Images courtesy of Beall Tool Company
A Collet Chuck is particularly useful when an object is transferred between lathes. For example, a part can be started on a "traditional" lathe, held in a collet, and then moved to the rose engine lathe which can also hold the object in a collet. The use of collets to hold objects minimizes the error (runout) with moving to a new lathe.
For example, you can shape an object such as a shaving brush on your "traditional" lathe to the point where you can hold it in a collet. Finish the object there, including all the finish sanding.
- A "traditional" lathe has a 11/4" - 8 thread on the drive, and you will need a collet chuck for that size threads.
- The Beall I-X Collets are held in a 1/2" collet. The other end is selected based on the object you wish to hold.
Now the ornamental turning can be done on the rose engine lathe by moving the object to that lathe. If you are using an I-X collet, then keep the object on the I-X collet.
- A typical rose engine lathe has a 1" - 8 thread on the drive, and you will need a separate collet chuck for that size threads.
One ornamental turner with whom I spoke is working towards putting collet chucks on all his lathes (he has many). Then, he will be adding a stub to his traditional woodworking chuck, replacing the typical threaded mount. The traditional chuck would then be held by the collet chuck in whichever lathe he was using. This would minimize the runout when moving the object from lathe to lathe, whilst also not taking it from the chuck. (Note, for this, he is looking to use the bigger ER-50 chuck rather than the smaller ER-32 chuck.)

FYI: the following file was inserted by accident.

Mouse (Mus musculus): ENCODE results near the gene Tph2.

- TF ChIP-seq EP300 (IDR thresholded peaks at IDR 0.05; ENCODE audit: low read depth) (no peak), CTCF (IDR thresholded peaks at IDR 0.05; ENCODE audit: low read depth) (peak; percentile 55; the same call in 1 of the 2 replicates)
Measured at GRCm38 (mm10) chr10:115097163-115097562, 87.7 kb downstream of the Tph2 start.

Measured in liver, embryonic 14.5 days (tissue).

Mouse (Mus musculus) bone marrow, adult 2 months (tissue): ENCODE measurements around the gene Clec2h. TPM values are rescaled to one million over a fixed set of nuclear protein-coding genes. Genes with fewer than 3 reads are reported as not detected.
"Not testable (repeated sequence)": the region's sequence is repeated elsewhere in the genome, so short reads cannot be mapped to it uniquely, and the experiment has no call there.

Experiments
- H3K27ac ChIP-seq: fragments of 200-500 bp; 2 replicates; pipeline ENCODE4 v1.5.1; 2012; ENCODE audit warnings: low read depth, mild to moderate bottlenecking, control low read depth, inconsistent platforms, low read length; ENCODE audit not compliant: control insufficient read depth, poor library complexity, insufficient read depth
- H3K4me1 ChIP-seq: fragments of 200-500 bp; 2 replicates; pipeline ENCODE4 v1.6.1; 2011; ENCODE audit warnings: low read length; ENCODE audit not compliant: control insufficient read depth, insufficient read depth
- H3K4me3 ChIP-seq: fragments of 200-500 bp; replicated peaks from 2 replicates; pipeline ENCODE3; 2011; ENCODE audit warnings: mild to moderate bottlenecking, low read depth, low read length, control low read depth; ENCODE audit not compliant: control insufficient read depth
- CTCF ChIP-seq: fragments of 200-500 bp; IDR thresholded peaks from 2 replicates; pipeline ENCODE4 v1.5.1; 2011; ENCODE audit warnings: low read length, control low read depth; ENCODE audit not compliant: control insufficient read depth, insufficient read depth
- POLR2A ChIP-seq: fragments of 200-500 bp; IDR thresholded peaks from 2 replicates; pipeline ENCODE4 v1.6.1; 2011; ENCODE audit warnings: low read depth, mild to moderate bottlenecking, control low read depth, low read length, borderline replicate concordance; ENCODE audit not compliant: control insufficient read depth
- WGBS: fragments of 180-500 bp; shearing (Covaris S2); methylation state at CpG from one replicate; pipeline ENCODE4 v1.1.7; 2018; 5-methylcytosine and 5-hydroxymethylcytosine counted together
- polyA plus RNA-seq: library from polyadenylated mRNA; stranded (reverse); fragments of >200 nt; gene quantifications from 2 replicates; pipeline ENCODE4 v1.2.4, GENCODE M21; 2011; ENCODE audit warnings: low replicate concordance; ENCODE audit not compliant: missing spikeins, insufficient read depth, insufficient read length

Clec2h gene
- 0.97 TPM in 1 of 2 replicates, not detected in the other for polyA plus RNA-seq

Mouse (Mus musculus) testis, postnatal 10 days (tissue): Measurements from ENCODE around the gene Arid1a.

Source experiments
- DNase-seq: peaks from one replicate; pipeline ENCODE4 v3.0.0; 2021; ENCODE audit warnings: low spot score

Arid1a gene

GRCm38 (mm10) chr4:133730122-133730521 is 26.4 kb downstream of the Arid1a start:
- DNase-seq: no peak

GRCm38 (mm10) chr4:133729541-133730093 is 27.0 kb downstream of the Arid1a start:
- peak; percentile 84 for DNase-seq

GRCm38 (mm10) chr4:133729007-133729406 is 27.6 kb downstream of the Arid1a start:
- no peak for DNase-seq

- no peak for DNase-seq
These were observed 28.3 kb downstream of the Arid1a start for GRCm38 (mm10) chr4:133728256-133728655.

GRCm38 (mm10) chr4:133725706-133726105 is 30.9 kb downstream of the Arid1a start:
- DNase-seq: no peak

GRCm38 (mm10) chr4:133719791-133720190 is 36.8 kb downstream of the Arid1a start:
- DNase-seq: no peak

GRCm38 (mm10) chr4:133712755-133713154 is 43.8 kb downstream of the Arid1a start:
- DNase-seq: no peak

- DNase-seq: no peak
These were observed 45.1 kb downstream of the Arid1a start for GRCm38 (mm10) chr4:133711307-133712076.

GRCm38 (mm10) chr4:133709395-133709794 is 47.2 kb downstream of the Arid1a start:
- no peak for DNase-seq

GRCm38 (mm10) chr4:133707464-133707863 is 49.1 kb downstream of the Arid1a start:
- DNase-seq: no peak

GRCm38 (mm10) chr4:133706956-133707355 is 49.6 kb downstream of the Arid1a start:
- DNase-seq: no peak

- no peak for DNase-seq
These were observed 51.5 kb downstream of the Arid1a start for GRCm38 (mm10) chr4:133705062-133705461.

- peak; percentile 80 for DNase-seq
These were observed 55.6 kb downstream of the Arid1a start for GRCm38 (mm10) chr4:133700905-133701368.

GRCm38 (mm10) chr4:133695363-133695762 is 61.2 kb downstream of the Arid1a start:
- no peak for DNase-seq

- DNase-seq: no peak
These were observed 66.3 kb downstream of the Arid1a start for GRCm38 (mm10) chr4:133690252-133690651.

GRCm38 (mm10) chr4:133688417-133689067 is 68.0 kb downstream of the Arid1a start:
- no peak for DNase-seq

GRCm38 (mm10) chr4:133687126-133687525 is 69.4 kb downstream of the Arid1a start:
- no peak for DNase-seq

Some ornamental turners dispute the value of these. Their argument is that the runout experienced in moving objects between lathes is in the drive threads (onto which the collet is screwed). They argue that the more accurate means for transferring an object is to hold it in the Morse taper (or use a collet holder as the spindle for your rose engine lathe -- this is what Ed French does).
Examples of this device in use
Recently, I chose Osage Orange for the knob on the lid of a Beads of Courage box as it worked well with the other colors. The knob is designed to be held to the lid by a tenon. That tenon was not a size that accommodated using any of the scroll chuck jaws I have, so I made a wooden collet.
The wooden collet I used (shown to the left) served two purposes: Firstly, it facilitated easily holding the knob for the ornamental turning.
But these jaws also allowed for easily cutting on the bottom part of the knob. This is key as it allowed the rose engine's horizontal cutting frame to have the clearance needed, and to avoid the cutter hitting the chuck's metal jaws.
Notes on making one
Wooden collets, based on Colin Hovland's article, Wooden Collets for a Scroll Chuck, are a great option if you are considering the value of using collets. I have made a number of such collets for work holding in a similar approach.
- Introduction to Collets by David Lindow. LW Rose Engine News, Volume 2, No. 2 - Autumn-Winter, 2011, pg. 11
Disclaimer: eMail comments to me at OTBookOfKnowledge @ Gmail.com. The process of woodturning involves the use of tools, machinery and materials which could cause injury or be a health hazard unless proper precautions are taken, including the wearing of appropriate protective equipment.